Read on to learn about May’s story and my visit to Nutcote.
May as a story teller
While May’s life story is widely known in Australia, I will summarise it here for readers who are unfamiliar with it. I also encourage you to visit the websites of the Nutcote Trust and also The Northcott Society and Cerebral Palsy Alliance to learn more about May.
May Gibbs was born in Kent, England and immigrated to Australia in 1881 when she was just four. She first arrived in South Australia but was to remain in the state only for a brief period of time. With her family, she then relocated to Western Australia. While the family initially tried their hands at farming, they later settled into city life in Perth.
During her childhood, May demonstrated a natural ability to draw and paint. She drew great inspiration from the world around her, which was starkly different from the English landscape. By 15, she won her first prize for botanical painting.
In 1900, she returned to England to study art but her parents convinced her to return home only a year later when she became unwell. May was an extremely diligent student, taking day and night classes, but as a result, she exhausted herself. Several years later, she returned to England to continue her studies.
Upon her return to Australia, she began to establish herself as a writer and illustrator. As she career began to blossom, she made the decision to relocate to Sydney.
As the First World War approached, May began to bring the first tales of the gumnut babies to life, inspired by beautiful landscape of the Blue Mountains. When asked later, May was unable to pinpoint when and how the inspired idea first came to her. As she later said, ‘It’s hard to tell, hard to say, I don’t know if the bush babies found me or I found the little creatures’ .
On a family visit, May met the love her life, Bertham Kelly, and they were married in 1919.
In 1925, she and her husband established Nutcote in Neutral Bay, North Sydney, where they both lived until they passed away; Bert in 1939, and May in 1969.
May’s garden of wonder and inspiration
In October last year, I made my first visit to Nutcote and was pleased to discover that more than 50 years after her death, her home is still well maintained. Her garden is, in fact, delightful. At the time of my visit, lilies, and daisies, poppies and roses were in bloom. Meanwhile, if you look closely, you will see the Banksia men; these iconic characters are immortalised as bronze statues.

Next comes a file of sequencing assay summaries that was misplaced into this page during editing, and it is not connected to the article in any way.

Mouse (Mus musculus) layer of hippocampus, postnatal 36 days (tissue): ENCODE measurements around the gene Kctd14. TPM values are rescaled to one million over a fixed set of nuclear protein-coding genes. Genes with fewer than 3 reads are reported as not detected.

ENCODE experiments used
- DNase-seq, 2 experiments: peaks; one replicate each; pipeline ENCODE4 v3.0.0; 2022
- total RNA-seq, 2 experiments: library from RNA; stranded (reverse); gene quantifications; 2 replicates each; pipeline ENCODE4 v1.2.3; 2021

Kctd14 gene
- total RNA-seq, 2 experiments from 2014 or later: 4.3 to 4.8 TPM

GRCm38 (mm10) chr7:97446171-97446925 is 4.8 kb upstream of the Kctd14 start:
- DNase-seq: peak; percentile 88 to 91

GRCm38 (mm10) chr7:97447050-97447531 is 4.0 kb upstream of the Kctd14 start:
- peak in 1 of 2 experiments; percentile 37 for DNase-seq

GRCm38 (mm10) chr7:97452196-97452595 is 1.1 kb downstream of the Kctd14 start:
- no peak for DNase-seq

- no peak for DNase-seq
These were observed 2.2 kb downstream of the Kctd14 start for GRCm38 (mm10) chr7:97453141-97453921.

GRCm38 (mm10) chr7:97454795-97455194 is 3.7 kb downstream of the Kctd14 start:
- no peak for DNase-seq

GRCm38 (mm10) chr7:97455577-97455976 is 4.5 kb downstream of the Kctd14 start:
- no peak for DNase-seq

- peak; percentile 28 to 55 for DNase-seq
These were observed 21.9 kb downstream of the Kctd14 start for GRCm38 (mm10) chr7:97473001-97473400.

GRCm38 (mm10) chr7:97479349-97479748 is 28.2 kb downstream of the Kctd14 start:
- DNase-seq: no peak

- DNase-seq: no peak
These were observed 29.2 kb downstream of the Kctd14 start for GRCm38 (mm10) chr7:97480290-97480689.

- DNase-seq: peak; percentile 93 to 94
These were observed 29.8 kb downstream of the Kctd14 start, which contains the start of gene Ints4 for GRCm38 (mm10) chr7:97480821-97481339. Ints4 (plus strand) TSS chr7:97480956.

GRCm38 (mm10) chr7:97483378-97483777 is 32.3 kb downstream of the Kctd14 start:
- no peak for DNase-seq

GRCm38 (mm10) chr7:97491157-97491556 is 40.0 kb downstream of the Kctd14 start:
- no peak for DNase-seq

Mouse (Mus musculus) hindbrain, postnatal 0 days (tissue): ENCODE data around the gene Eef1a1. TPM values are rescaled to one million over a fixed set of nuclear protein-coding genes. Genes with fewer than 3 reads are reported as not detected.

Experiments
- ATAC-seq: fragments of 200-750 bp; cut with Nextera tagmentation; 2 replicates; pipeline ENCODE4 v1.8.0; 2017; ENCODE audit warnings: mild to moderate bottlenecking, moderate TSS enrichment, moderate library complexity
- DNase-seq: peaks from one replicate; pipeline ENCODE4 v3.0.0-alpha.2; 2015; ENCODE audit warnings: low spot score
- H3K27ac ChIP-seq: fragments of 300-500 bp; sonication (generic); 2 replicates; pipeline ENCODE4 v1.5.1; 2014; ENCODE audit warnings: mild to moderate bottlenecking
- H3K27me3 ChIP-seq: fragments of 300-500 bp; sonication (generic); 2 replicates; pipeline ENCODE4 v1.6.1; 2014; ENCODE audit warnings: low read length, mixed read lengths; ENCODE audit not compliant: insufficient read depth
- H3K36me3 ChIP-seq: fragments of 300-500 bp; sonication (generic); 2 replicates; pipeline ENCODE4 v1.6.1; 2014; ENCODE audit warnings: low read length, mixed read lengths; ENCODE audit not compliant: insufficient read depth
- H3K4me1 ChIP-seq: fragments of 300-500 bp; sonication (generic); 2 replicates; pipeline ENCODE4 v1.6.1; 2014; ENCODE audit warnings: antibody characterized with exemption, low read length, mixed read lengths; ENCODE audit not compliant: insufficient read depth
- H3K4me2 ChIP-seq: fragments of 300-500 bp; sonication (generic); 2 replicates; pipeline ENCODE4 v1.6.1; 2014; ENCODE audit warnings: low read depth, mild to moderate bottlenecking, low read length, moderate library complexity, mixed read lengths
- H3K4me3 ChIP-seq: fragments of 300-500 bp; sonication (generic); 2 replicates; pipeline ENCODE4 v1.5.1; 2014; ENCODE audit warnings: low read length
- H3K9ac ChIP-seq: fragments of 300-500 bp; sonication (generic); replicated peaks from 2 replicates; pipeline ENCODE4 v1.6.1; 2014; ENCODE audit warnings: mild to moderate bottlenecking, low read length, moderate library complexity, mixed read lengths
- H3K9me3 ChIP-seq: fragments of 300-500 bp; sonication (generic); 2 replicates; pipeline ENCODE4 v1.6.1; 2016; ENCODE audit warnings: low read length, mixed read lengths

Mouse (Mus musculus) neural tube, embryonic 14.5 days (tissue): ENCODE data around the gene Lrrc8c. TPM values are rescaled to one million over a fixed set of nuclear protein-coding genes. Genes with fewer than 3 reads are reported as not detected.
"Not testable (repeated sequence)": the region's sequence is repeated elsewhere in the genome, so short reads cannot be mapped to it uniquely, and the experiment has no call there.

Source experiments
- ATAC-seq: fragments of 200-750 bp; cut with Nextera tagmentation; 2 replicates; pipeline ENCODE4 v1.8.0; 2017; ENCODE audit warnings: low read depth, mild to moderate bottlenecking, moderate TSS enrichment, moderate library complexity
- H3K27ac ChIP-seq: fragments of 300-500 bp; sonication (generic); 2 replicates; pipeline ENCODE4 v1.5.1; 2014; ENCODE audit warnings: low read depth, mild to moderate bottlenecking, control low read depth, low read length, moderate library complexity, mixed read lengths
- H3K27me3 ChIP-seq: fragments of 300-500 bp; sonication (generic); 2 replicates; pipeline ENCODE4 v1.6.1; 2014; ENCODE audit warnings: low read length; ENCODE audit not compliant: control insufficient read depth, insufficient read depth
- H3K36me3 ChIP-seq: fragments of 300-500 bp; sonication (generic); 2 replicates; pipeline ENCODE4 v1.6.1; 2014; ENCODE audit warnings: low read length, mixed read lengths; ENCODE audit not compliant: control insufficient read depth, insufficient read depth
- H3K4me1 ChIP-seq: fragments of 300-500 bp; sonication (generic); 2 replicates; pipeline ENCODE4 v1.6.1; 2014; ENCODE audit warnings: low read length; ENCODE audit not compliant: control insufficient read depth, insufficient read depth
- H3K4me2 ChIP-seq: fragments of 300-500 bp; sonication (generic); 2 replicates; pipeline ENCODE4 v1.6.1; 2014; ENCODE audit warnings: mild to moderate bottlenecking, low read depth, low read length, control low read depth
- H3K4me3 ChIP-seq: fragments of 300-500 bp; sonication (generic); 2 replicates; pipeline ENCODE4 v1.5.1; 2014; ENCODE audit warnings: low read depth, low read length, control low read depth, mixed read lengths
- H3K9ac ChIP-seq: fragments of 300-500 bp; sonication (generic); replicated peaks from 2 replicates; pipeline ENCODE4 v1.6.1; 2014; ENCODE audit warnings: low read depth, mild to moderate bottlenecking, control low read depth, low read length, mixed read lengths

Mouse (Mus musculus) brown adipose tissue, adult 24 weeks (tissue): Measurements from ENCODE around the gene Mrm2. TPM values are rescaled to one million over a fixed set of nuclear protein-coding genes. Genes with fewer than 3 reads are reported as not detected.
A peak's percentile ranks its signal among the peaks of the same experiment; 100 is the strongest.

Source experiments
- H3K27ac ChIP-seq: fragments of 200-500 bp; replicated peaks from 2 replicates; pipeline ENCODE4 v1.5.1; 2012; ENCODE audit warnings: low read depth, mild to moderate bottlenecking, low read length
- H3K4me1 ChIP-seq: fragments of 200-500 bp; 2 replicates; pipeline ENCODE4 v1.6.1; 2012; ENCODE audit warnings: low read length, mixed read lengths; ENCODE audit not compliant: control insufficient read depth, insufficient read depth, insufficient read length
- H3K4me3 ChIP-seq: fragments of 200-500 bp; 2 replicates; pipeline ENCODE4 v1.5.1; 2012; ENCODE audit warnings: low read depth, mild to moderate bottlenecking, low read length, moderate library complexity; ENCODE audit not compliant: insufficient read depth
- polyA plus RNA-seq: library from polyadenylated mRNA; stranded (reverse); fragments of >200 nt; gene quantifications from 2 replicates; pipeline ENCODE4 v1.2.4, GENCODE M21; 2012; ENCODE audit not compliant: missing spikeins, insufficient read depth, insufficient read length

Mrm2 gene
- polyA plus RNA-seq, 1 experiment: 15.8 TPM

As part of the tour, visitors are invited to watch a short film about May. I found it very informative. For instance, I didn’t realise that May’s garden played an important role in her creative process. For instance, her last major work, Prince Dandelion, came to her while she was watering in the garden. I think it can be said that her garden was truly a place of wonder and joy.
After the film viewing, I walked through May’s garden once more and imagined her standing there with a hose, watering. I left smiling.
My visit to Nutcote made me realise just how magical gardens can be. Working in the garden can be very relaxing and fun. Yet, as May’s story showed me, they can also be places where we plant and water the seeds of our wonder and imagination.
After my visit, I was not only inspired me to continue writing and painting but also to open my Little Wonders of World shop. First, I wanted to build a shop where I could access the micro landscaping supplies I really like while making my own fairy gardens. Second, I wanted to create an online community of wonder makers, who also love to create little magical worlds.
Today North Sydney Council owns Nutcote and Nutcote Trust manages the property. To learn more about visiting this heritage place, please go to their website.
I created post’s image using a number of photographs I shot during my visit. I cordially invite you to view my other designs currently available on Redbubble.
The Northcott Society and Cerebral Palsy Alliance,
“About May Gibbs”, https://maygibbs.org/about-may-gibbs/#Early_Life , accessed 8 April 2020.